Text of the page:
Carefully Wrought As He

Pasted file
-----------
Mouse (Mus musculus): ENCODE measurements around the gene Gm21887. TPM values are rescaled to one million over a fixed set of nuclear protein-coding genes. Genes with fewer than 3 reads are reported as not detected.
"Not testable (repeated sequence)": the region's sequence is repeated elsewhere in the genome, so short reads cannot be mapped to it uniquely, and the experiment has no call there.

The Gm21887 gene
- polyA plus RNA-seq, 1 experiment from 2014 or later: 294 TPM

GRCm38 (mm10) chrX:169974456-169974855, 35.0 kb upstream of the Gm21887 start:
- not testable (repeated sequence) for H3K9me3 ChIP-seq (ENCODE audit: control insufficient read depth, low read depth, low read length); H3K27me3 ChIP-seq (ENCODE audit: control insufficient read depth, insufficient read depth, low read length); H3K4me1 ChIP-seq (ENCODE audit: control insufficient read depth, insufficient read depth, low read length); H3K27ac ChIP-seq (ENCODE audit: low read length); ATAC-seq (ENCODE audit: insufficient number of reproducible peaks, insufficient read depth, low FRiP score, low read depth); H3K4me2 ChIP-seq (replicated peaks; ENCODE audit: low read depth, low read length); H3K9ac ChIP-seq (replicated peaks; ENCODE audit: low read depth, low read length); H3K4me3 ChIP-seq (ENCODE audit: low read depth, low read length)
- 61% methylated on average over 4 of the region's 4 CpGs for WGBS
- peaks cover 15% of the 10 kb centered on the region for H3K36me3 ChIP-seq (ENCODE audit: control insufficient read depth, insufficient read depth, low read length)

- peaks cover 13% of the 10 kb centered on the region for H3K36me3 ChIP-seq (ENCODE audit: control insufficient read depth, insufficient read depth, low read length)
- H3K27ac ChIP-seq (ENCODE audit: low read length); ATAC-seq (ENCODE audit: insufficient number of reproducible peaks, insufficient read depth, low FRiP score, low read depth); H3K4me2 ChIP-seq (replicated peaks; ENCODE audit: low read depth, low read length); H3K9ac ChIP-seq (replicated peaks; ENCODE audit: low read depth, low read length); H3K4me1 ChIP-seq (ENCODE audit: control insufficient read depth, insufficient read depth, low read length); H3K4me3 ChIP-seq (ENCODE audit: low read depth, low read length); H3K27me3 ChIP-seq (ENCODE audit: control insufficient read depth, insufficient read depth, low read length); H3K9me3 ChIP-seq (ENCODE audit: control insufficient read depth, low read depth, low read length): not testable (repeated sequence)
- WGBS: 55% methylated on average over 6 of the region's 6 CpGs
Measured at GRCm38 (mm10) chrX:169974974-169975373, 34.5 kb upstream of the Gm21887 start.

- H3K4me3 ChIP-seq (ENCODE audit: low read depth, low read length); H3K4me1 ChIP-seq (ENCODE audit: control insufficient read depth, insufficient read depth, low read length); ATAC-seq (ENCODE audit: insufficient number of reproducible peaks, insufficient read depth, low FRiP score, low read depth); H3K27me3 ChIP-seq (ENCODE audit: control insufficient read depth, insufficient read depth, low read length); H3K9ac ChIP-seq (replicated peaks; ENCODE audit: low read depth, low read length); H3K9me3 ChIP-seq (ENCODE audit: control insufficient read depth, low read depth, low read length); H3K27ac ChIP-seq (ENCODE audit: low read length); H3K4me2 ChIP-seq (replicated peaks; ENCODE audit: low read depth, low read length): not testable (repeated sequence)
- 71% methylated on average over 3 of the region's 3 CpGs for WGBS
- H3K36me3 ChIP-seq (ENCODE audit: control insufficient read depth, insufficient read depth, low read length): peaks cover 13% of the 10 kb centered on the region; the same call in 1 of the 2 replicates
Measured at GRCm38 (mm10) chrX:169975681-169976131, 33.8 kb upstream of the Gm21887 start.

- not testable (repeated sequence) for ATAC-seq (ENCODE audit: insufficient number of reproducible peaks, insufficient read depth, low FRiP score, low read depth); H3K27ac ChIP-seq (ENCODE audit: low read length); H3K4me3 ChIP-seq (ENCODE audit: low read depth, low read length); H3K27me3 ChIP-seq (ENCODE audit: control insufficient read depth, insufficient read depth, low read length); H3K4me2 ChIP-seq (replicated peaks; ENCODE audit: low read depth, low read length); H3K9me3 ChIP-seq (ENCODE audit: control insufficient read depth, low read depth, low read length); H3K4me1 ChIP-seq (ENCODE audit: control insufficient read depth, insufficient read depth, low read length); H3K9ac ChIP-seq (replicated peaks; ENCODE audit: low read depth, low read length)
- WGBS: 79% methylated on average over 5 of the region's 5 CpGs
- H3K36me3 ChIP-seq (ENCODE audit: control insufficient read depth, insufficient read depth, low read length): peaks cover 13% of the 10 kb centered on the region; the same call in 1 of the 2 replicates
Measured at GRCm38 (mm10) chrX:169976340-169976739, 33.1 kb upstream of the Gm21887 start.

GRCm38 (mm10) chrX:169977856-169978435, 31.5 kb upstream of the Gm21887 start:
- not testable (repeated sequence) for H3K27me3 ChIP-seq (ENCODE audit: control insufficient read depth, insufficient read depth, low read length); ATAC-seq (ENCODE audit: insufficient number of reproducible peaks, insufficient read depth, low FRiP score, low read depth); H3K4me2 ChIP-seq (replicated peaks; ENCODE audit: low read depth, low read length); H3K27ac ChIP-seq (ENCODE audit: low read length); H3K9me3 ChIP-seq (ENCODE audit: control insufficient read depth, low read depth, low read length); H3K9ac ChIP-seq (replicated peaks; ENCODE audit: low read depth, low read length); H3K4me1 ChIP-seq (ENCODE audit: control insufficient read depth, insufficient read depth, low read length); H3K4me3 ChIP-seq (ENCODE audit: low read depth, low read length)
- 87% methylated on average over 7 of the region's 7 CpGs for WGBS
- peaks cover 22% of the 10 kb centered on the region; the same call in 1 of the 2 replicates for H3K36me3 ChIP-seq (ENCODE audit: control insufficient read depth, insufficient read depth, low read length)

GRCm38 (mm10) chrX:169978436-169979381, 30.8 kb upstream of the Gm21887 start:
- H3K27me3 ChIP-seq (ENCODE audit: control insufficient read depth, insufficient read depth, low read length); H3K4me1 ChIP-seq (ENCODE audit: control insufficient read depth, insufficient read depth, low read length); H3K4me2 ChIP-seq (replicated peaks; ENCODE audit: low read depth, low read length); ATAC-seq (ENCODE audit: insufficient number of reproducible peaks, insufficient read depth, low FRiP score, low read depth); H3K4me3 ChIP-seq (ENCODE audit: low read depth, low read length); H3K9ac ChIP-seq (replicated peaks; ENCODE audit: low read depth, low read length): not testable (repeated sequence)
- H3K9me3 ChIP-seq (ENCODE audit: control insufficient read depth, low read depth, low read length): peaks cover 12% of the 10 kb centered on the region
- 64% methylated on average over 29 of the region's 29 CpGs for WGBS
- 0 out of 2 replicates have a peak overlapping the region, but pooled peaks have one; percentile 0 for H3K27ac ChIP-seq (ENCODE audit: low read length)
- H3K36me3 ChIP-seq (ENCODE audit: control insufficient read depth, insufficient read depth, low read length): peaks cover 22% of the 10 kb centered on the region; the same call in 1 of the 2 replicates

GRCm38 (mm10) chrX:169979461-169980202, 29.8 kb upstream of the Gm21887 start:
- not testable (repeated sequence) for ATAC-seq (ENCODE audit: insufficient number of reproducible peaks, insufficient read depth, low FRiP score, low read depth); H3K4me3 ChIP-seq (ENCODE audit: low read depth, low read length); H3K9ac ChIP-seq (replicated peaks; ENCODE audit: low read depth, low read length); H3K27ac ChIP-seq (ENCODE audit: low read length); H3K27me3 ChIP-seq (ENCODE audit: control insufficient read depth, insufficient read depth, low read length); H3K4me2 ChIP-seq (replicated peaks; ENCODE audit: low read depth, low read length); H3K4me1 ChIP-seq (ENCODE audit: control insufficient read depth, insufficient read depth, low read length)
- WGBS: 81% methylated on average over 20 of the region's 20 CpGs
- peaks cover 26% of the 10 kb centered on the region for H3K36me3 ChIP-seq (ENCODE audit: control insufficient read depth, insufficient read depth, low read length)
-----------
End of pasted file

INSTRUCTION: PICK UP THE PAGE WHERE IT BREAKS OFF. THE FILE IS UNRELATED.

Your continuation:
wrought As he us in his translator s preface he retains Sophocles s meter by using what he rather oddly calls Freewheeling Iambic ie essentially a form of accentual verse not unlike Hopkins s neo medieval sprung rhythm wherein the poet counts the beats per line without also counting the syllables this to keep a flexible but percussive regularity as of natural speech Roche adopts this techniue he says to give English readers a sense of the speed of the plays in Greek and it works uite well for that but he confesses also that it is beyond his ingenuity to reproduce the density of sound in Sophocles the alliteration consonance and assonance that creates such magnificent textures out of what Roche assures us are common Greek words Roche arranges the plays in the historicalmythological order of events they describe so that the volume opens with Ajax set during the Trojan War and ends with Antigone the conclusion of the Theban cycle even though Antigone is a work of Sophocles s middle period and famously late plays such as Philoctetes and Oedipus at Colonus get displaced into the middle of the volume I suppose this is the least confusing way to do it for students but I would have preferred to track the development of the playwright s vision and sensibilityMy brief responses to the plays themselves in the order in which they appear in this volume Ajax In this play set during the Trojan War after the death of Achilles the great warrior Ajax has ust been vexed by Athena Furious that the armor of Achilles has gone to Odysseus he plots to murder Agamemnon and Meneleaus whom he not unreasonably blames for having dragged him away from family and homeland for the sake "Of Their Corrupt And Sordid War But Athena Tricks Ajax "their corrupt and sordid war But Athena tricks Ajax murdering instead a head of cattle seized from the Trojans before it can be distributed among the Argives When he comes out of his illusion the mortified and furious Ajax plots and eventually accomplishes suicide despite the protests of his sailors the chorus and of his touchingly though realistically loyal captive bride Tecmessa Following Ajax s death a dispute ensues between his half brother Teucer and the Atreus brothers over whether his body should be buried shades of Antigone eventually the shrew and politic Odysseus mediates and the burial takes place This is not a very action packed play the main interest is in its laments and debates particularly in Ajax s climactic curse upon the House of Atreus Teucer s rancor against same and Odysseus s amusing opening conversation with Athena Odysseus is an ambiguous figure here ethically dubious but pragmatic and level headed in a play all about seeking balance Athena standing behind him is even uestionable Even interesting than the language though is the mise en sc ne Ajax among the slaughtered cattle in the play s beginning Ajax s body impaled upon his own sword oozing gore throughout the final third This is a play whose superficial resolution cannot cloak its terrible assertion is a play whose superficial resolution cannot cloak its terrible assertion if the gods will it your life will become an abattoir Your own hubris will certainly not be to your advantage in the situation however Electra This a protracted revenge play poignant for its tender portrayal of. Lish translation and the original Greek Concise introductions to the plays Provides rare fragments of Sophocles’ lost plays Includes translations previously appearing in Loeb Classical Library editions of Sophocles’ works Images of famous paintings that have been inspired by Sophocles’ works Excellent formatting of the texts Easily locate the plays or fragments you want to read with individual contents tables Features two bonus biographies discove. The Complete Works of Sophocles